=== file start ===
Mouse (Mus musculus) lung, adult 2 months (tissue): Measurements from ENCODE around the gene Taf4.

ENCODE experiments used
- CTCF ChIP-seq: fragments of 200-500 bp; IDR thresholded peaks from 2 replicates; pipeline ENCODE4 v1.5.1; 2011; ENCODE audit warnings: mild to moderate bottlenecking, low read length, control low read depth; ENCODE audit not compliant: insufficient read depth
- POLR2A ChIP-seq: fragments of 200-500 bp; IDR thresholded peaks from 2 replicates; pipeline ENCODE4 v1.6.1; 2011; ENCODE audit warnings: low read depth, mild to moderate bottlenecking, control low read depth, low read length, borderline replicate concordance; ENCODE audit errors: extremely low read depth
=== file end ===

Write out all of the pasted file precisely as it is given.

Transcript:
Mouse (Mus musculus) lung, adult 2 months (tissue): Measurements from ENCODE around the gene Taf4.

ENCODE experiments used
- CTCF ChIP-seq: fragments of 200-500 bp; IDR thresholded peaks from 2 replicates; pipeline ENCODE4 v1.5.1; 2011; ENCODE audit warnings: mild to moderate bottlenecking, low read length, control low read depth; ENCODE audit not compliant: insufficient read depth
- POLR2A ChIP-seq: fragments of 200-500 bp; IDR thresholded peaks from 2 replicates; pipeline ENCODE4 v1.6.1; 2011; ENCODE audit warnings: low read depth, mild to moderate bottlenecking, control low read depth, low read length, borderline replicate concordance; ENCODE audit errors: extremely low read depth